Phillip Pennell

Okay. All right. I lied, I have one final question, which is it wasn't clear from what I read about the existing facilities, but in terms of the benefit that you gained from kind of pushing off CapEx and being able to use the excess CapEx against your leverage covenant, I mean, is that cumulative over time through the end of 2013? Or is it a kind of a use it or lose it as you go year-by-year?

Harold Bevis

There's 2 things: One is a technical question regarding our covenants, how everything works. The other is a comment on how we manage CapEx. We're not really trying to push or pull it. We're investing CapEx on a need basis. We did -- we have run a little light this year. Part of it is due to the restructuring project that was announced. Part of it is due to CEO transition. Stephen going out, me coming in, and me having to come up to speed. And I really wanted to really understand the projects prior to blessing them. And I have a fiduciary responsibility there and a lot this stuff's new to me. And so I'm not trying to be -- I'm not trying to push or pull it. I'm really trying to get caught up. So I would think that you should expect from us a consistent spend, and we stated it in our numbers, that we're trying to spend around $25 million. We may or may not. We're not trying to push or pull that number, but I have a spending request in front of me from each region. And then I intend to make some to the Board of Directors as well, that are above my approval level. So we're just running the business normally. We're not really trying to push or pull as a general run the business the statement. With regarding, Cliff, to the specific comment.

Clifford E. Pietrafitta

Yes. On the technical side, I think you're referring to in the recent bank amendment, we received as part of that an ability to increase our restructuring spending which was tied into our CapEx limits. So when we manage the CapEx spending and the restructuring spending, we're looking at a combined limit there out through the end of 2015 to answer your questions.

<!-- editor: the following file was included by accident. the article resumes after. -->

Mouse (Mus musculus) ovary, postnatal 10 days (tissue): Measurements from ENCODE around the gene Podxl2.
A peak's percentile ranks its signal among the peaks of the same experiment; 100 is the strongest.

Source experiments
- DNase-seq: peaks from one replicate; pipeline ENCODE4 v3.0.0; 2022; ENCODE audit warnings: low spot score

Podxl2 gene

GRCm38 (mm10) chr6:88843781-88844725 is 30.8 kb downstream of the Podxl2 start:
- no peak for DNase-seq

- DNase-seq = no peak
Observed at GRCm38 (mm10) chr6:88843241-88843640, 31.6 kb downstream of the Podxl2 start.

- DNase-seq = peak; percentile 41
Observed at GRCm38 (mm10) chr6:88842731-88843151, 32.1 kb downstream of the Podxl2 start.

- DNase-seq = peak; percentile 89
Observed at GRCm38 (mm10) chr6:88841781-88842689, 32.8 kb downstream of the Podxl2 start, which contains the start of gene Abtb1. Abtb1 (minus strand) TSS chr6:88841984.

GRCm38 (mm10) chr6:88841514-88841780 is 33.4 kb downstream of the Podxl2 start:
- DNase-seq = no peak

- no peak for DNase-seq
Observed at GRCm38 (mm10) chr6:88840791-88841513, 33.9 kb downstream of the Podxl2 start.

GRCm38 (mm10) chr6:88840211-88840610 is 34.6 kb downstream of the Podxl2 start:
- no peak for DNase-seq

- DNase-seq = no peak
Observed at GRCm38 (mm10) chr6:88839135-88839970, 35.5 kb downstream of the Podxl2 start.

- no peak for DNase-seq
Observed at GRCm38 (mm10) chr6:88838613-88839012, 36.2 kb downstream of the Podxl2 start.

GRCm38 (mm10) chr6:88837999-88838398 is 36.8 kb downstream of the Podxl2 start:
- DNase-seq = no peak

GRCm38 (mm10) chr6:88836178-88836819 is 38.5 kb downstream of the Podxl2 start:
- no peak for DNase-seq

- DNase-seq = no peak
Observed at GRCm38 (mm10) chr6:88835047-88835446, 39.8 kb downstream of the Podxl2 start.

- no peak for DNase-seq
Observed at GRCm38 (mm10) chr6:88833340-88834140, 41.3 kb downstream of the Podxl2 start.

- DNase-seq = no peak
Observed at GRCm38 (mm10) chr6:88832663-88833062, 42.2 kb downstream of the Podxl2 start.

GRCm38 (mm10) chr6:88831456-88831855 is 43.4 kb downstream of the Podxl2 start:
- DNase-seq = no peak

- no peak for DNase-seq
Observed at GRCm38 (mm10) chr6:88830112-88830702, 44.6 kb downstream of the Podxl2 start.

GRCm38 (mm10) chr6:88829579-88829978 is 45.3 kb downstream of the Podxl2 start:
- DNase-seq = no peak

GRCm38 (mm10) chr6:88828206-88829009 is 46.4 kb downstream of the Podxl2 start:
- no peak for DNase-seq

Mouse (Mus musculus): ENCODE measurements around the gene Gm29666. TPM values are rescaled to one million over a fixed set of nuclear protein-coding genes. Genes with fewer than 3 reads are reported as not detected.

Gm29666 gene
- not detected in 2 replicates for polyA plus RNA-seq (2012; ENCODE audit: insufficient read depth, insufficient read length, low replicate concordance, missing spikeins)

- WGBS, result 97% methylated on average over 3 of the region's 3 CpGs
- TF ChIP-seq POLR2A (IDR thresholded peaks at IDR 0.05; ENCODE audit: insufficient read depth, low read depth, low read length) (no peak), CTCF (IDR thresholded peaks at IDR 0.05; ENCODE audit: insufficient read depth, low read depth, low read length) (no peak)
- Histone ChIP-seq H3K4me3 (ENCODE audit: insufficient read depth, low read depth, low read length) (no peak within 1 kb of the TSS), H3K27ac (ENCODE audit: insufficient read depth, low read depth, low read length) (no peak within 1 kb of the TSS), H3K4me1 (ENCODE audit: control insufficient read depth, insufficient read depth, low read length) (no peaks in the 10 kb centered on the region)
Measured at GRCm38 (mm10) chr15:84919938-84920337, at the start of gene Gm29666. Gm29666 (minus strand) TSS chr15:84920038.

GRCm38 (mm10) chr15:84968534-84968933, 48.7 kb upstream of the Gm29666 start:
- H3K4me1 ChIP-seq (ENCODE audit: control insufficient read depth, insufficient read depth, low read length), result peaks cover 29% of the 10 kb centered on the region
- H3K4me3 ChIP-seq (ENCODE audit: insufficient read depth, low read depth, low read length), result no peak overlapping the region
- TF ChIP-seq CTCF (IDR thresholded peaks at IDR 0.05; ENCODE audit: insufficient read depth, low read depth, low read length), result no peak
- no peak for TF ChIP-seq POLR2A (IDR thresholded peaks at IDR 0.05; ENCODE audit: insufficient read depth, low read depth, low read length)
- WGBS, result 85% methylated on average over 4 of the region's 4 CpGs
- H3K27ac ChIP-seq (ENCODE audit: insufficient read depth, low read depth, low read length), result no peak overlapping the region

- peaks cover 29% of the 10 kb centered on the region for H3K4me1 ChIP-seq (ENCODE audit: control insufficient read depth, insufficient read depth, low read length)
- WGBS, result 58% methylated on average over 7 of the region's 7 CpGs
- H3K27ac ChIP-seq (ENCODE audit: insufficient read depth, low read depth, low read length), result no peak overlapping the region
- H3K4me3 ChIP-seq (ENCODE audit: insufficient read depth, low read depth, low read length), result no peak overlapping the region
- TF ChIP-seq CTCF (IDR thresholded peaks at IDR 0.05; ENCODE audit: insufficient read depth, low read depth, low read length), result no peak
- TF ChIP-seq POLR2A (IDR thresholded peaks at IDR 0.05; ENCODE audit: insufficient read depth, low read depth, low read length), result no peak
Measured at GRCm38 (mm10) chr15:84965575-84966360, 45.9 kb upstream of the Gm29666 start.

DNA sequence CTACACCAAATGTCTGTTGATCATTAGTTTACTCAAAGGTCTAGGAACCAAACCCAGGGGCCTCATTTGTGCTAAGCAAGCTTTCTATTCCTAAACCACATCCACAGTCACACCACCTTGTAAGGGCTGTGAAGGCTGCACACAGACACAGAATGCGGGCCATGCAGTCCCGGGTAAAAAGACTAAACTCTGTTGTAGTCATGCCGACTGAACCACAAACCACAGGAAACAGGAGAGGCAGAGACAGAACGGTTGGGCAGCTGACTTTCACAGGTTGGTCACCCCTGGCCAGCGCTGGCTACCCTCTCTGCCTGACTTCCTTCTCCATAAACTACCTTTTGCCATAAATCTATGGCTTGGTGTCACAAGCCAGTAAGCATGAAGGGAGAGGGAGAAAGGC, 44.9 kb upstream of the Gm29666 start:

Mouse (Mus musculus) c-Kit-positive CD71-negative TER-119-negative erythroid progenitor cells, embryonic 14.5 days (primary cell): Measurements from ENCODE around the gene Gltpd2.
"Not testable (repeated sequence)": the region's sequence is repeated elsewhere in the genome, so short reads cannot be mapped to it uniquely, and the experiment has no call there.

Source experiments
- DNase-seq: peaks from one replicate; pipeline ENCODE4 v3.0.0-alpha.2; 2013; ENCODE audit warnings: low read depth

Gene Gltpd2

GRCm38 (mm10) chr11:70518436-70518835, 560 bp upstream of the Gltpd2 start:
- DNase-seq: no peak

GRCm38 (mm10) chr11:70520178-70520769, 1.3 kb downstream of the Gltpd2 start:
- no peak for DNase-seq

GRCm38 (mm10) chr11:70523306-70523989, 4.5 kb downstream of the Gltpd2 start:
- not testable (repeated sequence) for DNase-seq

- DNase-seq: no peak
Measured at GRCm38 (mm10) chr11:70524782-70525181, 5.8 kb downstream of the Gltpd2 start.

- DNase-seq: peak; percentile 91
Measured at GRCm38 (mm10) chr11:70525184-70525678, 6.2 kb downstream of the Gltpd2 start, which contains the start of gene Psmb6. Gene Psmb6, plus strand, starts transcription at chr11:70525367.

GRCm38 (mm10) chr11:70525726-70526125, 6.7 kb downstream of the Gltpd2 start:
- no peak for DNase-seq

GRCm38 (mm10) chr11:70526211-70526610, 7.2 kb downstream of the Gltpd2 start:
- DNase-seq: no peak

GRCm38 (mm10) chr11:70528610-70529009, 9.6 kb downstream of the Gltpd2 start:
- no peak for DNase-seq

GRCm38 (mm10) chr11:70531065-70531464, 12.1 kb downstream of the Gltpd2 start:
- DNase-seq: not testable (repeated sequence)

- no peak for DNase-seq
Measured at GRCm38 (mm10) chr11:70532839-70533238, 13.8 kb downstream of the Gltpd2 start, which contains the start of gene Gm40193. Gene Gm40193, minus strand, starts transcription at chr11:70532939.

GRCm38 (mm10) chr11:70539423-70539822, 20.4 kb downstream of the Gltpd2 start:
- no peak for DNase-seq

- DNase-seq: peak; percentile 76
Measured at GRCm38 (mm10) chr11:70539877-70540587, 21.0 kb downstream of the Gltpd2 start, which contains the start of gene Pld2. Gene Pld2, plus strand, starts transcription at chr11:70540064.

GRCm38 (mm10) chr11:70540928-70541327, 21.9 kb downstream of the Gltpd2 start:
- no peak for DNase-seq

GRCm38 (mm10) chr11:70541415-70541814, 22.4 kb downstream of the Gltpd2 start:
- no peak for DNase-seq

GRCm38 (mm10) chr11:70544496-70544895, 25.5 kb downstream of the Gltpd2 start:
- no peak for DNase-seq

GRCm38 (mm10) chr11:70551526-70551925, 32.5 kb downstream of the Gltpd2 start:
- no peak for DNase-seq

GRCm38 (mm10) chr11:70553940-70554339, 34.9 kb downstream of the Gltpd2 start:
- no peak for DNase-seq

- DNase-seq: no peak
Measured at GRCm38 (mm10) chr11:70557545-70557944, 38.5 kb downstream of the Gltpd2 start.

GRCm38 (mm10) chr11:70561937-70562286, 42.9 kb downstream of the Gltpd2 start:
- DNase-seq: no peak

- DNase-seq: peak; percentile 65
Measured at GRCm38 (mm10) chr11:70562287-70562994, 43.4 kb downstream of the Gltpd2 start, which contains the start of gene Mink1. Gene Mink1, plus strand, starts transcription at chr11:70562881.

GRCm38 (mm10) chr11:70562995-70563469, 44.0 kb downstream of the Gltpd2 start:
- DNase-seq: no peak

Phillip Pennell

Okay. So it is cumulative effectively?

Harold Bevis

It is and as a focus, I can tell you that we are trying to be more strategic with our CapEx. We are absolutely trying to rightsize our operations in the regions, and we're absolutely trying to advance our quality and product portfolio, and each of the -- and each region has its own game plan on what's happening. So we're being strategic with it, and internally, we believe we're making the right moves to optimize our commercial outcomes and our cost reduction outcomes.

Operator

Your next question comes from line of Sean Sauler at Redwood Capital.

Sean Sauler

I was curious about the new product initiatives that you're working on. What are they, first off? And secondly, what sort of CapEx spend would accompany this?

Harold Bevis

We don't have a lot of CapEx tied to new product development per se, but as we field some of the new products, we certainly need machine capability advancement that we don't have. We do have specific product development initiatives in each -- in both the PMC business and in the rolls business. We've talked a lot about the rolls technology, with SMART roll and then the machine integration features of it. Specifically, in terms of applications, tissue requires explicit integrated designs between the roll and the clothing. We have been advancing that, and so we have -- we do have next-generation products that are in trial that we intend to introduce but we're not ready to make public. And so for competitive reasons, we intend to launch them and try to get bang for the buck by introducing them in a strategic manner. So nothing is ready to be announced right now, but we're pretty excited about our advancements that we're making in SMART roll, and we're excited about advancements we're making in machine clothing both for competitive day in and day out products in the machine clothing business and for the high end.

Sean Sauler